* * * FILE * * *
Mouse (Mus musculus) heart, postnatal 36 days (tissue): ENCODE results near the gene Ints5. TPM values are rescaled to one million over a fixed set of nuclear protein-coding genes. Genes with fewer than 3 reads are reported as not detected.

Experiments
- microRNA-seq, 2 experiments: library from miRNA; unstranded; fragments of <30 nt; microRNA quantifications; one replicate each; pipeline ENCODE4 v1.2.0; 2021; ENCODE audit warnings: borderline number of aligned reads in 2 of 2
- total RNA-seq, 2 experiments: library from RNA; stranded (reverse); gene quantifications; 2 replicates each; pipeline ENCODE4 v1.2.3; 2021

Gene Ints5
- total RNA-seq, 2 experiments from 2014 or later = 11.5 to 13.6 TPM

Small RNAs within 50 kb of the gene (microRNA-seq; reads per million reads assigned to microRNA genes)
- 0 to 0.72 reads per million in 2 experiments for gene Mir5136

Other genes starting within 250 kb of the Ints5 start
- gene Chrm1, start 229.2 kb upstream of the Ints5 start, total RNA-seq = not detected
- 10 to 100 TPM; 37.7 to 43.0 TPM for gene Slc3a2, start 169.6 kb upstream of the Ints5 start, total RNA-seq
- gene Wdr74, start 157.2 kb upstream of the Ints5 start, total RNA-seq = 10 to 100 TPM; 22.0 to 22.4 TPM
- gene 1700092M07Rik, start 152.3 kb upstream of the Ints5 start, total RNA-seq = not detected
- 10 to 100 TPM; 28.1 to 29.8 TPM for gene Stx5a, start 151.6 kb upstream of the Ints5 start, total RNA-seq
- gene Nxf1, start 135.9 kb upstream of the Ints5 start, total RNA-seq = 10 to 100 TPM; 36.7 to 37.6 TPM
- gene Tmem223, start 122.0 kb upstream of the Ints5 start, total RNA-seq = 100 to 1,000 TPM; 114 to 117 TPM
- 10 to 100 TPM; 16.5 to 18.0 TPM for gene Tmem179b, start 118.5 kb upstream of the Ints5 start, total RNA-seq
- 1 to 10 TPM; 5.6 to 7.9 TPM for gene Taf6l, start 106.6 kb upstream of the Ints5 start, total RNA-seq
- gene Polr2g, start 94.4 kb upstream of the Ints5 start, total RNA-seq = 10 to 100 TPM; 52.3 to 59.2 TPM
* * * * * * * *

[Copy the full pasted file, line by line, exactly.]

Mouse (Mus musculus) heart, postnatal 36 days (tissue): ENCODE results near the gene Ints5. TPM values are rescaled to one million over a fixed set of nuclear protein-coding genes. Genes with fewer than 3 reads are reported as not detected.

Experiments
- microRNA-seq, 2 experiments: library from miRNA; unstranded; fragments of <30 nt; microRNA quantifications; one replicate each; pipeline ENCODE4 v1.2.0; 2021; ENCODE audit warnings: borderline number of aligned reads in 2 of 2
- total RNA-seq, 2 experiments: library from RNA; stranded (reverse); gene quantifications; 2 replicates each; pipeline ENCODE4 v1.2.3; 2021

Gene Ints5
- total RNA-seq, 2 experiments from 2014 or later = 11.5 to 13.6 TPM

Small RNAs within 50 kb of the gene (microRNA-seq; reads per million reads assigned to microRNA genes)
- 0 to 0.72 reads per million in 2 experiments for gene Mir5136

Other genes starting within 250 kb of the Ints5 start
- gene Chrm1, start 229.2 kb upstream of the Ints5 start, total RNA-seq = not detected
- 10 to 100 TPM; 37.7 to 43.0 TPM for gene Slc3a2, start 169.6 kb upstream of the Ints5 start, total RNA-seq
- gene Wdr74, start 157.2 kb upstream of the Ints5 start, total RNA-seq = 10 to 100 TPM; 22.0 to 22.4 TPM
- gene 1700092M07Rik, start 152.3 kb upstream of the Ints5 start, total RNA-seq = not detected
- 10 to 100 TPM; 28.1 to 29.8 TPM for gene Stx5a, start 151.6 kb upstream of the Ints5 start, total RNA-seq
- gene Nxf1, start 135.9 kb upstream of the Ints5 start, total RNA-seq = 10 to 100 TPM; 36.7 to 37.6 TPM
- gene Tmem223, start 122.0 kb upstream of the Ints5 start, total RNA-seq = 100 to 1,000 TPM; 114 to 117 TPM
- 10 to 100 TPM; 16.5 to 18.0 TPM for gene Tmem179b, start 118.5 kb upstream of the Ints5 start, total RNA-seq
- 1 to 10 TPM; 5.6 to 7.9 TPM for gene Taf6l, start 106.6 kb upstream of the Ints5 start, total RNA-seq
- gene Polr2g, start 94.4 kb upstream of the Ints5 start, total RNA-seq = 10 to 100 TPM; 52.3 to 59.2 TPM